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U leads the way for ‘real’ food on college campuses


University of Utah President David W. Pershing recently signed the Real Food Campus Commitment, which means the U will commit 20 percent of its food-purchasing budget to “real” food by 2020.

March 4, 2015 – University of Utah President David W. Pershing recently signed the Real Food Campus Commitment, making the U the largest school in the country, and the first in the Pac-12, to commit at least 20 percent of its food-purchasing budget to “real” food by 2020.

The Real Food Challenge is organized nationally and works with universities to create more healthy, sustainable and fair food options on college campuses. Its primary goal is to shift $1 billion of existing college food budgets away from industrial farms and unhealthy sources to “real food,” which is community-based, fair, ecologically sound and humane.

“I am impressed by the tremendous passion and effort our students put into this as well as the encouragement and support of Dining Services Director Reggie Conerly,” said Amy Wildermuth, chief sustainability officer at the U. “This commitment allows us to show how our university can set an example for others as we walk-the-walk of sustainability.”

Kathleen Hunt, Dining Services sustainability coordinator and doctoral candidate, worked closely with Conerly to begin the food purchase assessment using the Real Food Calculator.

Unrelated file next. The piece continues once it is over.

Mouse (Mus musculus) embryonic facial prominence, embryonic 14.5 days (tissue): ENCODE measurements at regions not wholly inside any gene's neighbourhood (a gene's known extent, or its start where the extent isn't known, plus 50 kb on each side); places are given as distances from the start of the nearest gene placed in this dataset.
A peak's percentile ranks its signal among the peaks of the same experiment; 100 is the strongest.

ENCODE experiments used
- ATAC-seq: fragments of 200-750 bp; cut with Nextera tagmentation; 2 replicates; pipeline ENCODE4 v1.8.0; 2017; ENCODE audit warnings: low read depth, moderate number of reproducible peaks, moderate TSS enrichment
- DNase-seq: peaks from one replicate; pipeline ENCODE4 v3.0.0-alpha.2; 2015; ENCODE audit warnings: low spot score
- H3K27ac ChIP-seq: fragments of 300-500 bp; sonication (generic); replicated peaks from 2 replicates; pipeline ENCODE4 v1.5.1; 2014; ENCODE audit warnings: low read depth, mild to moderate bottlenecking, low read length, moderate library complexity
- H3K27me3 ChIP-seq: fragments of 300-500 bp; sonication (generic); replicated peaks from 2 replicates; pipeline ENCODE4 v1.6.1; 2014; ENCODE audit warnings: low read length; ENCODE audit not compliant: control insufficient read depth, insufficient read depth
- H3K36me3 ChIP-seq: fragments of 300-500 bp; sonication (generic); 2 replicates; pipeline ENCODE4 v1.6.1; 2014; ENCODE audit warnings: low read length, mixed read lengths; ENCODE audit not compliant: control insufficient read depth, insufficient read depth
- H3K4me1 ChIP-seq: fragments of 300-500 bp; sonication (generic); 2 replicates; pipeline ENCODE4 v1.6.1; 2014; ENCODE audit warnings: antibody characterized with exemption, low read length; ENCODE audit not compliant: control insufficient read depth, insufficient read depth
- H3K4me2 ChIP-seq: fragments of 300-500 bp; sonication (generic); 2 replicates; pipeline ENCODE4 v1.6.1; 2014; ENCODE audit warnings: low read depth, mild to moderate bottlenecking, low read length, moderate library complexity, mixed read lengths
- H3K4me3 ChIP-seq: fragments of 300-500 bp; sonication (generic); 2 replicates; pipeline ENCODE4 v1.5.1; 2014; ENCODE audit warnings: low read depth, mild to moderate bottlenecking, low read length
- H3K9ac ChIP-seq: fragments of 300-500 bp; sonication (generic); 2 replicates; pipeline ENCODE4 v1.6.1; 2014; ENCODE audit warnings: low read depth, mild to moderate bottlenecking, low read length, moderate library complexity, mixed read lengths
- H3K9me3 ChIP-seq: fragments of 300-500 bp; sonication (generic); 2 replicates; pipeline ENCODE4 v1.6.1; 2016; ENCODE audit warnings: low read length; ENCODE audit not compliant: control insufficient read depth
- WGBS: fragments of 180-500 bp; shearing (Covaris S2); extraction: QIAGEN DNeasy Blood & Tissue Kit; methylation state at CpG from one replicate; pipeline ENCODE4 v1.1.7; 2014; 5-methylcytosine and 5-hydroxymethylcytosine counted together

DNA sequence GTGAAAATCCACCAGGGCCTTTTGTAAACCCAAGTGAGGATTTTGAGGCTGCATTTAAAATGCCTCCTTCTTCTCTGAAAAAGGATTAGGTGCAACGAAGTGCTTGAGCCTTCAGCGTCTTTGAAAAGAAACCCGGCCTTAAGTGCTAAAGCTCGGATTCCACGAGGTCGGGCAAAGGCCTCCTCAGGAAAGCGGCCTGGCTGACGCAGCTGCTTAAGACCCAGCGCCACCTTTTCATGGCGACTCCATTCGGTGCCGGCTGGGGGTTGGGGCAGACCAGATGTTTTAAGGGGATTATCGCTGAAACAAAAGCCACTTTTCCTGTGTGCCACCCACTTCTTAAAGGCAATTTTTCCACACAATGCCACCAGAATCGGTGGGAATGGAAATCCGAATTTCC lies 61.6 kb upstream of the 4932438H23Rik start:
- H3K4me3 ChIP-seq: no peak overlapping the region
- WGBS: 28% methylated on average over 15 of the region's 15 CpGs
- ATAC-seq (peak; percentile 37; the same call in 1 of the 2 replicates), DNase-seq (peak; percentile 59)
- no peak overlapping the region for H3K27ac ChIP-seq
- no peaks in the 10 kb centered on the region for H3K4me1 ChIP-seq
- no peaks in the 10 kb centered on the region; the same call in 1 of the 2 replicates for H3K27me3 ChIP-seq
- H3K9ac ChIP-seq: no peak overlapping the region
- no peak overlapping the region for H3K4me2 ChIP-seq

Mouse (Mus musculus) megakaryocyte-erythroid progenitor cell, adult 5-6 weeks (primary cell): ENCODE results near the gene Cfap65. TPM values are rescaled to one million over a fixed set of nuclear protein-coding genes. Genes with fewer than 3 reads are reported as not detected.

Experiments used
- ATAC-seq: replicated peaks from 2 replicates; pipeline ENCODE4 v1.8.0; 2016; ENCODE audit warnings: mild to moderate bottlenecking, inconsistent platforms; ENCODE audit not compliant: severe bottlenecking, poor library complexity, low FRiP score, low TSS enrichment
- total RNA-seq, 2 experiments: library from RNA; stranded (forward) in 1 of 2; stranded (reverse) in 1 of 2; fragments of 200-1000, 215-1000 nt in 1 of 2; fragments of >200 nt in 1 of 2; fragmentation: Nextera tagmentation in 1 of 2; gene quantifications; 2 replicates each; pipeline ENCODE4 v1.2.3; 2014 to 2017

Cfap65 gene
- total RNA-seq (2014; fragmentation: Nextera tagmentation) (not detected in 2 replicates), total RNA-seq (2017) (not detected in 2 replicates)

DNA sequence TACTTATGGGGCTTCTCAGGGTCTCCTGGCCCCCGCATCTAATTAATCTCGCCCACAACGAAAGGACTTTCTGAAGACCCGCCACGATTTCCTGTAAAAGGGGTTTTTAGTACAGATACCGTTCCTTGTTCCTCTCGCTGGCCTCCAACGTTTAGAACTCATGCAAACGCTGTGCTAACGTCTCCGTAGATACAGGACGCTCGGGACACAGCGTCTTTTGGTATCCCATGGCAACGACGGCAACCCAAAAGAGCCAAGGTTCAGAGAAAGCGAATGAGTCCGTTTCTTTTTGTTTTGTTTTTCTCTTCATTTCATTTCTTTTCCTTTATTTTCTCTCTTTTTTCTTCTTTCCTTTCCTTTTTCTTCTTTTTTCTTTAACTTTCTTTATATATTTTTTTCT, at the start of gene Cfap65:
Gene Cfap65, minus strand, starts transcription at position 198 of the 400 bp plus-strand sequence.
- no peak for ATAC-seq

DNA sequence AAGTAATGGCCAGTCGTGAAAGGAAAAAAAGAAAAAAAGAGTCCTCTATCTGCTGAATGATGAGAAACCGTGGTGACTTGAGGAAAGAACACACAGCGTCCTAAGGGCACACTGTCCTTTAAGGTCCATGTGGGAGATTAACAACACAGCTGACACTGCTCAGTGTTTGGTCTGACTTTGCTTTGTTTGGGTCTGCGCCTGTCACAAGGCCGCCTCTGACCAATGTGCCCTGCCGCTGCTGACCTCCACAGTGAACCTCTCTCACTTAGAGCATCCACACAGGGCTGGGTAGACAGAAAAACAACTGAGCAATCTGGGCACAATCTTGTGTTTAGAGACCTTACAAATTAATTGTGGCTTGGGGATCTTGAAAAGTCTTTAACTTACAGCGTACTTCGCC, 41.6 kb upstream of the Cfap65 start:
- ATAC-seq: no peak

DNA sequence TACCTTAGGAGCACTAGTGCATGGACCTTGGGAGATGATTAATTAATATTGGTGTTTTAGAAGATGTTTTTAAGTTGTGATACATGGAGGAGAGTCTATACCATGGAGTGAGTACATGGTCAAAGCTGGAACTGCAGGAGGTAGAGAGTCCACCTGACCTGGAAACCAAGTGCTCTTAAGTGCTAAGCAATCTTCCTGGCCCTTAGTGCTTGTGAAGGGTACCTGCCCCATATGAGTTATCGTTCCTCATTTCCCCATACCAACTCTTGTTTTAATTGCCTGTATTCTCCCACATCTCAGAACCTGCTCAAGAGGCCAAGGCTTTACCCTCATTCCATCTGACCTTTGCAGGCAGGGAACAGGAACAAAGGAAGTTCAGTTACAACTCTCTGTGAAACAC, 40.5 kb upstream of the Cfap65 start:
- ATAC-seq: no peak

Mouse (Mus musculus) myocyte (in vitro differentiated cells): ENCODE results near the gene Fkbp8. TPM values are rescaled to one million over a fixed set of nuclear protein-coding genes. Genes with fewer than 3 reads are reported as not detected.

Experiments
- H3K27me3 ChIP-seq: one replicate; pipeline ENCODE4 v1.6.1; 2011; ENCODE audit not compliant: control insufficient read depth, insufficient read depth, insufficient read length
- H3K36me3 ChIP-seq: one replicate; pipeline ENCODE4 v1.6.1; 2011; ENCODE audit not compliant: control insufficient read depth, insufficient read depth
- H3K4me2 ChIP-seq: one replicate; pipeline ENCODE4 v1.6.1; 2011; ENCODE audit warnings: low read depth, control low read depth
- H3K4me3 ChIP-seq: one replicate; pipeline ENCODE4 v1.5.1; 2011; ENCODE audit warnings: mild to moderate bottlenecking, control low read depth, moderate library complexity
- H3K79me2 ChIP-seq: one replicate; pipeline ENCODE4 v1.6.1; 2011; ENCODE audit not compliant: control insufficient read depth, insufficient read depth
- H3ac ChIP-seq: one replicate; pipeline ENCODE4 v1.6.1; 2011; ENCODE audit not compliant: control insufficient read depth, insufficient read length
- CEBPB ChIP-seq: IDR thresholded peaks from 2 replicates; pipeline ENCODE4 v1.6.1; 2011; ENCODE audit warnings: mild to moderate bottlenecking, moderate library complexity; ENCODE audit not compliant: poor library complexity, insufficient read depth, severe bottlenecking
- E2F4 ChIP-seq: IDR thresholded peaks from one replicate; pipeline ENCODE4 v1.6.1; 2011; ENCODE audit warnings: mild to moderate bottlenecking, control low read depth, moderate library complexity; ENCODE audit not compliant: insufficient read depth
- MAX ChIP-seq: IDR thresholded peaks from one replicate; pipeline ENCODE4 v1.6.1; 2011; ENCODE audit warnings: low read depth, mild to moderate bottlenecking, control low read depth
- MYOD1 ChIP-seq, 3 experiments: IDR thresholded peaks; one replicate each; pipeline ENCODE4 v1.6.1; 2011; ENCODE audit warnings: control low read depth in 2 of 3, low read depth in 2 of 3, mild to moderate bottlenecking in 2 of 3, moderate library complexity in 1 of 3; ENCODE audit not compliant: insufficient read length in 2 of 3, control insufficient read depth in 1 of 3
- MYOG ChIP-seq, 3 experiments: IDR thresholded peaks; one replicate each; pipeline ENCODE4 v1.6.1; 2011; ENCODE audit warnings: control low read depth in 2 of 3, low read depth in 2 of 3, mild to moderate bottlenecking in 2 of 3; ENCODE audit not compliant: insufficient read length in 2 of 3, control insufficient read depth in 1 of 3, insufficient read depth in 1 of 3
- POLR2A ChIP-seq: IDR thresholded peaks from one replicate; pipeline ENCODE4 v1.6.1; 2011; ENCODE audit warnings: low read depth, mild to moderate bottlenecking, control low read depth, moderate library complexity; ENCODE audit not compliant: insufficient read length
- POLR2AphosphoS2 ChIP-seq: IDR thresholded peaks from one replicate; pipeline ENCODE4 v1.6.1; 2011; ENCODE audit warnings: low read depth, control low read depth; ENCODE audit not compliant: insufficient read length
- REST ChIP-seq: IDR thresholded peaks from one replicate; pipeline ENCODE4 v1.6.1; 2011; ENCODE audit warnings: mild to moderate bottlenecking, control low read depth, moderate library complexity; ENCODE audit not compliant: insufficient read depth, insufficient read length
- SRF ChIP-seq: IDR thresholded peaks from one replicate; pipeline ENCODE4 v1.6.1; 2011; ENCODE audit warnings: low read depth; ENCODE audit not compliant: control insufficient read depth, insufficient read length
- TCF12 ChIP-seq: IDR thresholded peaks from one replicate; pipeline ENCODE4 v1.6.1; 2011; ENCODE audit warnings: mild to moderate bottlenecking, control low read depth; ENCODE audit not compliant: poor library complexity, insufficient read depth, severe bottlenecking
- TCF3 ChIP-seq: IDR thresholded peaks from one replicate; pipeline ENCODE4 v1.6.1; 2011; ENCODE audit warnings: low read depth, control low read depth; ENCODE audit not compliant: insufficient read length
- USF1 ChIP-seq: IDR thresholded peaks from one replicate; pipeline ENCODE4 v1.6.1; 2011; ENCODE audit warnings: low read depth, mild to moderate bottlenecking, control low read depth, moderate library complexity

With funding Hunt secured from a Sustainable Campus Initiative Fund grant, student Willem Schott was hired to lead the effort and found that about 11 percent of the food served by Dining Services was “real.”

Schott remained active in the Real Food movement and is now the president of the Real Food student group at the U. In fall 2014, he hosted a site visit by the national organizers and petitioned for the University of Utah to officially join the challenge.

While there is work to do to meet the goal, University Dining Services has already shown a commitment to sustainable food. It has been the largest purchaser of fresh produce grown on campus at the student-led Edible Campus Gardens and from vendors at the U’s Farmers Market as well as from other regional farmers.

“The U has immense power to create and inspire innovative change in campus food systems,” said Erin Olschewski, sustainability ambassador and vice president of the Real Food Challenge student group at the U. “This commitment is just the first step in what will be an ongoing evolution of student-led movements for sustainable changes.”